Montr̩al Stories { No. 1 } РLove in the Time of Fear

Sunset Through Time

A few weeks back I was walking past the Faubourg after work and was stopped by a young guy, looking a bit lost, asking for a smoke. I obliged and he asked if I wouldn’t mind answering a personal question. I took him up on the offer, though initially for no more reason than to practice my ameliorated French with a bonafide Parisian (the accent is a dead giveaway). He asked me if I thought it was possible to experience true love more than once in a lifetime. I couldn’t have been happier to discuss my philosophical ruminations on love, though when he explained his precise situation amidst the pouring late-October ice-rain, my heart sank. It looks like this young guy, aged 18, had packed his bag for Montréal and hoped on the first available flight to try and win back his love. He had met a Canadian in Paris and had fallen madly in love her over the summer. When her time in Paris came to an end, they decided to try their hand at a long-distance relationship, she no older nor any wiser than he. It failed as so many others do, and so he came to see her at her apartment at the Grey Nun’s Mother House, not knowing what he’d do if she ultimately rejected him. He had nothing and was wearing a thin sweater, soaked head to toe. She wasn’t very amused to see him, and threw him out with a Concordia Security guard’s bum-rush to seal the deal. Though he was heart-broken, I can’t imagine why she would have needed to get a big burly security guard, though I guess distance (and stupidity) made the heart grow more determined. I consoled him as best I could and reminded him that yes, indeed, he will probably find love again, perhaps a more meaningful love than the one he thought he had lost.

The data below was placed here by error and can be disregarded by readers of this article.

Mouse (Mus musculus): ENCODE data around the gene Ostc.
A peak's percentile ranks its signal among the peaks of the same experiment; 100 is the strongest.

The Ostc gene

Ultimately, he was irreconcilable, and I don’t think I convinced him much. I asked him where he was staying, what his plan was. He said he didn’t know, he had nowhere to stay and that his return flight left in three days, so he’d try to sleep at the airport. The moment of dawning realization was still far from fully manifesting itself in his eyes, though I could tell it wouldn’t be much longer before he realized the magnitude of his decision.

I couldn’t tell whether I was happy to see that grand romantic gestures still existed, or that I was no longer as immature and inexperienced as he. I despised that cynicism, wondering if it would cloud my judgment forevermore, or if it was simply a life well-lived that made me critical of the romantic impulse. Still, to travel all this way on little more than a prayer is remarkable for its optimism and naiveté – both so extreme it’s maddening.

I hope she made the right decision, and I know he’ll never do anything so clueless again. Such is the allure of a Montréal girl…

Cultural Synthesis

Church of St-Micheal and St-Anthony, Montréal

This is a picture of the Church of St-Micheal and St-Anthony, in the Plateau neighbourhood of Montréal. Originally built for the largest anglophone parish in Montréal, the church initially served the Mile End’s original Irish working-class population. Completed in 1915, the church is particular for its generally Byzantine-style architecture, undoubtedly an homage of sorts to the Hagia Sophia, with a large copper-clad dome and a minaret. However, upon closer inspection you’ll notice traditional Irish symbols, most notably the ubiquitous shamrock, which take the form of reliefs and windows, among other things. In 1964, the church opened a Polish mission to reflect the change in local religious demographics. Today it serves a primarily Polish/Italian congregation.